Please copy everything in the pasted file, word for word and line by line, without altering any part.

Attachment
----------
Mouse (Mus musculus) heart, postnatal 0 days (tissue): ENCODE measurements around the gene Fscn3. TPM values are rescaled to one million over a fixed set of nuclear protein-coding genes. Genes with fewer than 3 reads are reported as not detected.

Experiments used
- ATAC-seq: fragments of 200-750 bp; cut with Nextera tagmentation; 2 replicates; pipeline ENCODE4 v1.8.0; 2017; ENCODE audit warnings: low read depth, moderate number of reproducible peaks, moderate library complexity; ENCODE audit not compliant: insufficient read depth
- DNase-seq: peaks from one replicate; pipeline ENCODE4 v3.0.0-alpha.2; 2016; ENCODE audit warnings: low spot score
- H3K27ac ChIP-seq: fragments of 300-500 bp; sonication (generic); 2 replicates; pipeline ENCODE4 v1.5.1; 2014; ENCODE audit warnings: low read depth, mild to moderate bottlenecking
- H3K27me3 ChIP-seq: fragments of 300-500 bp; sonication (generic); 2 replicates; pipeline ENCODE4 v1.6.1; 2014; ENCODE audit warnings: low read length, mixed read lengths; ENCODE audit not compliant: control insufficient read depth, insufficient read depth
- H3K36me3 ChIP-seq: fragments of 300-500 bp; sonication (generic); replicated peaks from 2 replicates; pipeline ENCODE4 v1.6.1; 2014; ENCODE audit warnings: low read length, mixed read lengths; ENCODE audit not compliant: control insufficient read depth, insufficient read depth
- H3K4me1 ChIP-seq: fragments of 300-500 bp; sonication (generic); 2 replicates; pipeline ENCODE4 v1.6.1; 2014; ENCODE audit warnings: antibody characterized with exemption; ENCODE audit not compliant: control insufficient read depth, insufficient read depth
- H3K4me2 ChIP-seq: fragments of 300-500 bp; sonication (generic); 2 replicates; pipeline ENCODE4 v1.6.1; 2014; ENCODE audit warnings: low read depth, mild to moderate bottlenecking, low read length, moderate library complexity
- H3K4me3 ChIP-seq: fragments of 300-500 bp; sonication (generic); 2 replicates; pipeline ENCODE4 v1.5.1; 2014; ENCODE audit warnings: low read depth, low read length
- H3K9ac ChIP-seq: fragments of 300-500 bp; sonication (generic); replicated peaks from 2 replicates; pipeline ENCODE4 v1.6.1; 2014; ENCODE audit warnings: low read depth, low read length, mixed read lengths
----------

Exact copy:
Mouse (Mus musculus) heart, postnatal 0 days (tissue): ENCODE measurements around the gene Fscn3. TPM values are rescaled to one million over a fixed set of nuclear protein-coding genes. Genes with fewer than 3 reads are reported as not detected.

Experiments used
- ATAC-seq: fragments of 200-750 bp; cut with Nextera tagmentation; 2 replicates; pipeline ENCODE4 v1.8.0; 2017; ENCODE audit warnings: low read depth, moderate number of reproducible peaks, moderate library complexity; ENCODE audit not compliant: insufficient read depth
- DNase-seq: peaks from one replicate; pipeline ENCODE4 v3.0.0-alpha.2; 2016; ENCODE audit warnings: low spot score
- H3K27ac ChIP-seq: fragments of 300-500 bp; sonication (generic); 2 replicates; pipeline ENCODE4 v1.5.1; 2014; ENCODE audit warnings: low read depth, mild to moderate bottlenecking
- H3K27me3 ChIP-seq: fragments of 300-500 bp; sonication (generic); 2 replicates; pipeline ENCODE4 v1.6.1; 2014; ENCODE audit warnings: low read length, mixed read lengths; ENCODE audit not compliant: control insufficient read depth, insufficient read depth
- H3K36me3 ChIP-seq: fragments of 300-500 bp; sonication (generic); replicated peaks from 2 replicates; pipeline ENCODE4 v1.6.1; 2014; ENCODE audit warnings: low read length, mixed read lengths; ENCODE audit not compliant: control insufficient read depth, insufficient read depth
- H3K4me1 ChIP-seq: fragments of 300-500 bp; sonication (generic); 2 replicates; pipeline ENCODE4 v1.6.1; 2014; ENCODE audit warnings: antibody characterized with exemption; ENCODE audit not compliant: control insufficient read depth, insufficient read depth
- H3K4me2 ChIP-seq: fragments of 300-500 bp; sonication (generic); 2 replicates; pipeline ENCODE4 v1.6.1; 2014; ENCODE audit warnings: low read depth, mild to moderate bottlenecking, low read length, moderate library complexity
- H3K4me3 ChIP-seq: fragments of 300-500 bp; sonication (generic); 2 replicates; pipeline ENCODE4 v1.5.1; 2014; ENCODE audit warnings: low read depth, low read length
- H3K9ac ChIP-seq: fragments of 300-500 bp; sonication (generic); replicated peaks from 2 replicates; pipeline ENCODE4 v1.6.1; 2014; ENCODE audit warnings: low read depth, low read length, mixed read lengths